“We are the last generation carting around boxes of old photos,” my friend Danielle said to me. I had just finished telling her the stressful and yet disaster-averting story of a leak in the basement, right next to where we store the family photos. It could have been terrible, but was only a headache: the photos were fine, but had to be pulled out of the damp cardboard boxes. Only a few were ruined, none that I considered a loss.
It took a few hours to fix the leak and reseal the pipes, and then I got to sorting. First came the late 80s, then I found the mid-90s, then our family vacations, including 30-year-old brochures and menus (I didn’t keep those). I found my grandmother’s very large and elaborate diploma from a Boston-area middle school, and her small and efficient diploma from her training as an occupational therapist. My people don’t fall into the hoarding category, but we are keepers. It’s a wonder none of us are archivists or librarians... but maybe that could be my new side gig.
I should mention that my father was a professional photographer and our attic held a darkroom, and if he was going to shoot a photo he would likely shoot a whole roll of film. So our family photos are voluminous. And we almost lost them.
So I invested in an efficient scanner, taking my role as family archivist a little more seriously, and I have started selecting the photos we will want to look back on. There is an entire roll of film for most of our birthdays – with an awkward teen holding up one present after another, the cake coming out of the kitchen, and at least six of us blowing out the candles. So I’ll keep the silly photo of my dad pretending to eat the whole cheesecake, and my 13-year-old sister holding up her very own Walkman (we all know that is a personal, portable cassette-player, right?).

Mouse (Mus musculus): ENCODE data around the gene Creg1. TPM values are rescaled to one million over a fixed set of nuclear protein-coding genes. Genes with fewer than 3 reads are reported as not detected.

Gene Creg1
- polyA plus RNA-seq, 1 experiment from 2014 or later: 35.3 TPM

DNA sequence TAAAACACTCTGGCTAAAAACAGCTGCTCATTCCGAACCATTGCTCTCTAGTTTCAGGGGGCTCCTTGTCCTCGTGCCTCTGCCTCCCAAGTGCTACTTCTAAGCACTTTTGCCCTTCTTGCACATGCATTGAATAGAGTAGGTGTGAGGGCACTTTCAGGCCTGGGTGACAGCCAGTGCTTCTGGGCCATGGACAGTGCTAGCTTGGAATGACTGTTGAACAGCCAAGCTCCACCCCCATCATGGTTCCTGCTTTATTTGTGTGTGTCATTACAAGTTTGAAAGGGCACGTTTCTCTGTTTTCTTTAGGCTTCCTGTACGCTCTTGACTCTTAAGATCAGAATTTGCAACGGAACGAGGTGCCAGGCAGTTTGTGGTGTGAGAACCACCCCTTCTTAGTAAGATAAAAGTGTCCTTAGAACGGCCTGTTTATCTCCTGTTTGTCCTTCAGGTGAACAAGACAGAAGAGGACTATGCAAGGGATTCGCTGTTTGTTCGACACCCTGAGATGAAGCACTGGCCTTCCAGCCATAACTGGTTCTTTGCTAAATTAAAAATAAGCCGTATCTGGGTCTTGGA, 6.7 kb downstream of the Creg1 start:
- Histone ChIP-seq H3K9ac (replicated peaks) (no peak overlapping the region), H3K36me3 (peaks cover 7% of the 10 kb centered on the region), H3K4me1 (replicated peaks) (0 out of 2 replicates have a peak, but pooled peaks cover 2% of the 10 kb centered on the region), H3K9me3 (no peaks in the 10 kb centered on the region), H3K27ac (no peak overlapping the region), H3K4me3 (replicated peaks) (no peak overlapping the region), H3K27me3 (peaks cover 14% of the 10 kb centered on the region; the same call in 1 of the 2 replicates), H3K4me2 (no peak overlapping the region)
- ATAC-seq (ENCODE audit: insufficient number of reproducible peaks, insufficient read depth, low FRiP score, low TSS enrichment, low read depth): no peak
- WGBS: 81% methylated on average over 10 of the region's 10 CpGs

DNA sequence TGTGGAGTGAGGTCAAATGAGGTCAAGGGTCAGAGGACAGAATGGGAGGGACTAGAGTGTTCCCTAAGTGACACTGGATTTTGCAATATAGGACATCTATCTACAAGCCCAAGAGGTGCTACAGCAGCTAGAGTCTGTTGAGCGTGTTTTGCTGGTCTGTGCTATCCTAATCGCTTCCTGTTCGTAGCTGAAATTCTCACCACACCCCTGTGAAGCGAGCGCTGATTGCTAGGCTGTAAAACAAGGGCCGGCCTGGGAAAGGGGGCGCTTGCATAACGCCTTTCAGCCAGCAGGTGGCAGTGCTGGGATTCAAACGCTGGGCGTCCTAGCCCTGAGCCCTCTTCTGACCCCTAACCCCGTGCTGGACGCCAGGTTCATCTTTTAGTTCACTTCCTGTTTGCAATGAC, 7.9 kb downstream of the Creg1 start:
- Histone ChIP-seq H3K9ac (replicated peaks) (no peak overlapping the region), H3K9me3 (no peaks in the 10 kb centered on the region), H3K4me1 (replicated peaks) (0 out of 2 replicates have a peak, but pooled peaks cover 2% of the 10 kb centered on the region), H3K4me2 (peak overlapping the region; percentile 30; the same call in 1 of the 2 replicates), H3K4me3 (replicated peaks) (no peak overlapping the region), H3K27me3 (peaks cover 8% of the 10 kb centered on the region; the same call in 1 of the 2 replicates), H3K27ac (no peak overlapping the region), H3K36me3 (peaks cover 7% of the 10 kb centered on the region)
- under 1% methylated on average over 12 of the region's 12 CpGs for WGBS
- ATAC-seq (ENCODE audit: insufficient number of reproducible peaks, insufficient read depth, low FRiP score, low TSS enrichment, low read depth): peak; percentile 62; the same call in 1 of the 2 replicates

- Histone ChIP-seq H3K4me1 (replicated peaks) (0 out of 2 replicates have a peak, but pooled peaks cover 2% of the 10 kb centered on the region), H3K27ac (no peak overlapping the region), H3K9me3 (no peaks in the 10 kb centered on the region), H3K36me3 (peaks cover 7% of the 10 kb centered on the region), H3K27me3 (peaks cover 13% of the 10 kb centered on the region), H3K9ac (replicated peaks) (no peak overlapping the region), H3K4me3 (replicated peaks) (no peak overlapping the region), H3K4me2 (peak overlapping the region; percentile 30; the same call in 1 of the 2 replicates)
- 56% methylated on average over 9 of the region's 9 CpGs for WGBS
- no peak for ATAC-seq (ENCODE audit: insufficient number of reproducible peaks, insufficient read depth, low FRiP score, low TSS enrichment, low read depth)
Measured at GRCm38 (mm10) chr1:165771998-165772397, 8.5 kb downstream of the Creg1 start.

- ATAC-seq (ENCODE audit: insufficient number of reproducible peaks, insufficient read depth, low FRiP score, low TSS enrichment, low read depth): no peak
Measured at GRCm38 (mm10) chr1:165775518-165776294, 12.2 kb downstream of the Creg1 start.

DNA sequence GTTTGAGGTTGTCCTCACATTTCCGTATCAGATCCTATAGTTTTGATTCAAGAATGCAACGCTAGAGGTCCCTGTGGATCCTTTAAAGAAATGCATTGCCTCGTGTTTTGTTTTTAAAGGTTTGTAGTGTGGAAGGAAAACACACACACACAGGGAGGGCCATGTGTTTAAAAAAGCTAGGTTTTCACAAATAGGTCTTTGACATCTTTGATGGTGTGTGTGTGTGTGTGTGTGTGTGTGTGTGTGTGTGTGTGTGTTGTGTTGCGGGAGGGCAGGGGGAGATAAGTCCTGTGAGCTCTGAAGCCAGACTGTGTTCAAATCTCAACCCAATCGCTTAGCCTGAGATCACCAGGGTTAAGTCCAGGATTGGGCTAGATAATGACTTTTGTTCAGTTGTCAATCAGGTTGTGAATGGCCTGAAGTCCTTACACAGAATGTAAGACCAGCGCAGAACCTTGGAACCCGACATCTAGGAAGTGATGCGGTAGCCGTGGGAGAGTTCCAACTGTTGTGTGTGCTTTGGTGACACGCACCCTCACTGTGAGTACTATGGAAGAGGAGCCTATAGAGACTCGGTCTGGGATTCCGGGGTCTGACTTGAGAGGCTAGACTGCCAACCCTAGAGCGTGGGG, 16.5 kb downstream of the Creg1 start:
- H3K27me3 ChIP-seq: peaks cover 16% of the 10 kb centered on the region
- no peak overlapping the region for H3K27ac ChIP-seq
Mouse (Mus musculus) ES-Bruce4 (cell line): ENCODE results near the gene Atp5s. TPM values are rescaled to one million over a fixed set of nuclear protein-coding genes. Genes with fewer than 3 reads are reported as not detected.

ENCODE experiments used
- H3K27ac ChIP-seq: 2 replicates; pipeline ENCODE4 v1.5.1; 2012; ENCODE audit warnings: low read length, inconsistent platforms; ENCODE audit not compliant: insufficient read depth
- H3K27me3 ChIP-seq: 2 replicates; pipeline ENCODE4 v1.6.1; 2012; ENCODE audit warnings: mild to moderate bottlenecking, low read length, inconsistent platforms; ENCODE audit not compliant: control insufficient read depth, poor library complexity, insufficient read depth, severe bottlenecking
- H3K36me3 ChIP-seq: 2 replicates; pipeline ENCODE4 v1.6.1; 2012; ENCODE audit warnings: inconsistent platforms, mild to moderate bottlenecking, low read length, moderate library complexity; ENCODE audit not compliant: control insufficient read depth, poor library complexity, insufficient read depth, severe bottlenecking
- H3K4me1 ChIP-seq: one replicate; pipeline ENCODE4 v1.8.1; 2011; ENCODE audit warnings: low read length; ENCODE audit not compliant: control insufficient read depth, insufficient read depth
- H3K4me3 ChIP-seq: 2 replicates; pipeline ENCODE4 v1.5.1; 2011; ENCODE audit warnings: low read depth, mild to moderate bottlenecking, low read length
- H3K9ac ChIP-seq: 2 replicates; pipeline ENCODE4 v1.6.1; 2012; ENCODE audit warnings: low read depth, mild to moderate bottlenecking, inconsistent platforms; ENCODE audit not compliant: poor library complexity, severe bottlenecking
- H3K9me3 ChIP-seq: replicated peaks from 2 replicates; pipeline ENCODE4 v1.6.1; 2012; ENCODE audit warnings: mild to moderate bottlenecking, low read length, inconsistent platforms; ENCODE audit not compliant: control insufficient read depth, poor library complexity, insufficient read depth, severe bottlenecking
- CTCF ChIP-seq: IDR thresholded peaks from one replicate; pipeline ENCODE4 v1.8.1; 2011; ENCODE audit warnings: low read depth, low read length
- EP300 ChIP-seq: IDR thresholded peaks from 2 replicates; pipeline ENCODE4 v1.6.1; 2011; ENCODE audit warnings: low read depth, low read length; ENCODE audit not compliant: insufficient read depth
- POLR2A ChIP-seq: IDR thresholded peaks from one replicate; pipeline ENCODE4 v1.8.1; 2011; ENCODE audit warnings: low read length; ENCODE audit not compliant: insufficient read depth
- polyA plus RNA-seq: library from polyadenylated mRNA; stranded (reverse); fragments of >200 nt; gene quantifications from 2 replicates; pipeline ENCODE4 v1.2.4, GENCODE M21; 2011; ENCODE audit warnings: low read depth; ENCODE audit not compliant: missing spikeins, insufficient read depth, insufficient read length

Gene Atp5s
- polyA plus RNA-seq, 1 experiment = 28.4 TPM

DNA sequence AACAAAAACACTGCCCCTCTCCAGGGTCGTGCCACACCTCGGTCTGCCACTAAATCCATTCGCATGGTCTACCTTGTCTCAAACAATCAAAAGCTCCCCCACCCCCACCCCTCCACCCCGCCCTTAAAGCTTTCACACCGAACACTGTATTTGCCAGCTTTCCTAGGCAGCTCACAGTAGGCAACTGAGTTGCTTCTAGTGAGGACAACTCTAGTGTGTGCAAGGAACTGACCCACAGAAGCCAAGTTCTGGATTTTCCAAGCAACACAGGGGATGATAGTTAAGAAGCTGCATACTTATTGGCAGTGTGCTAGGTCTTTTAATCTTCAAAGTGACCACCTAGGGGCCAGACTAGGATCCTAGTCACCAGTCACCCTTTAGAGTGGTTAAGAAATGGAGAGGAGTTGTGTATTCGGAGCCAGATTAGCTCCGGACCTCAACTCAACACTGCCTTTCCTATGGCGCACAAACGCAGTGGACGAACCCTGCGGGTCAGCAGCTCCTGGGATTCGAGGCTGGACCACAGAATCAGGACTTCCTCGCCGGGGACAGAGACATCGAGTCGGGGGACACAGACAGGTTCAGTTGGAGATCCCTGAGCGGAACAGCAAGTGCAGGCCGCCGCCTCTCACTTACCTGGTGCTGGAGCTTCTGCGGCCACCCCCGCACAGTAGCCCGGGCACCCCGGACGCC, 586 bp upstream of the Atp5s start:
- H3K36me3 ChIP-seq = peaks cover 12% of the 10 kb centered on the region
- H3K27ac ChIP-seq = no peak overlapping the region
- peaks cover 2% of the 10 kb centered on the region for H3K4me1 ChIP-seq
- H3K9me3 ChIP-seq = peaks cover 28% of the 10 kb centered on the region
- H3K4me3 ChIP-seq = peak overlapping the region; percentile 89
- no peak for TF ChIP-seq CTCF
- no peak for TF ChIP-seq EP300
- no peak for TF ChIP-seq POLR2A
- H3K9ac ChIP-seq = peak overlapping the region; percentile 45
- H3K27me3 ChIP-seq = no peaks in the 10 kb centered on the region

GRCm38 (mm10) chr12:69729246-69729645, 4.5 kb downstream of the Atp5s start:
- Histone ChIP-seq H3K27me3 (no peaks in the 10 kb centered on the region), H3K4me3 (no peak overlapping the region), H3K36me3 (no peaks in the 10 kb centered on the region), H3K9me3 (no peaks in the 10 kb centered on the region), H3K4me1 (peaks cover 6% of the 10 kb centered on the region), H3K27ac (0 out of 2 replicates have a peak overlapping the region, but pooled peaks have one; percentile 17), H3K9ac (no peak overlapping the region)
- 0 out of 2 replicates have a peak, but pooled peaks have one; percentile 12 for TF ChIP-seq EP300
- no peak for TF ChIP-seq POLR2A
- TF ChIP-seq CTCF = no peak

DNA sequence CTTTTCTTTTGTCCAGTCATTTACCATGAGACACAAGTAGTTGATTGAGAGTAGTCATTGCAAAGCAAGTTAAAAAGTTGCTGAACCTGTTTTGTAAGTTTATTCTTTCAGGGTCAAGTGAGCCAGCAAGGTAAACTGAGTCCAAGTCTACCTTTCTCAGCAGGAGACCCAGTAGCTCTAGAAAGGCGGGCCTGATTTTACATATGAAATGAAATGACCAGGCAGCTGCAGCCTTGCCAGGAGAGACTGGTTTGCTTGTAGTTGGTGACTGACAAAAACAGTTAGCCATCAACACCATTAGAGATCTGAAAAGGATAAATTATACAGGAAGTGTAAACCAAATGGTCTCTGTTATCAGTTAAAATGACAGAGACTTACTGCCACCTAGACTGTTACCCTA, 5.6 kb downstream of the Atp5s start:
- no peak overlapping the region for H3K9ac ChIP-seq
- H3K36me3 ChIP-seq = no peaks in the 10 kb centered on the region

Will my children cart around these boxes into their own future households? I don’t know. I do know that it’s been a lot of fun to look at the photos of my childhood now that I have children. And I know that the whole family can look at them more often when they are in a searchable database, instead of in boxes in my basement. So I’ll start from there, scanning photos, sharing them, and enjoying them with my family. And throwing out photos of my awkward teen years. Kidding! (Mostly.)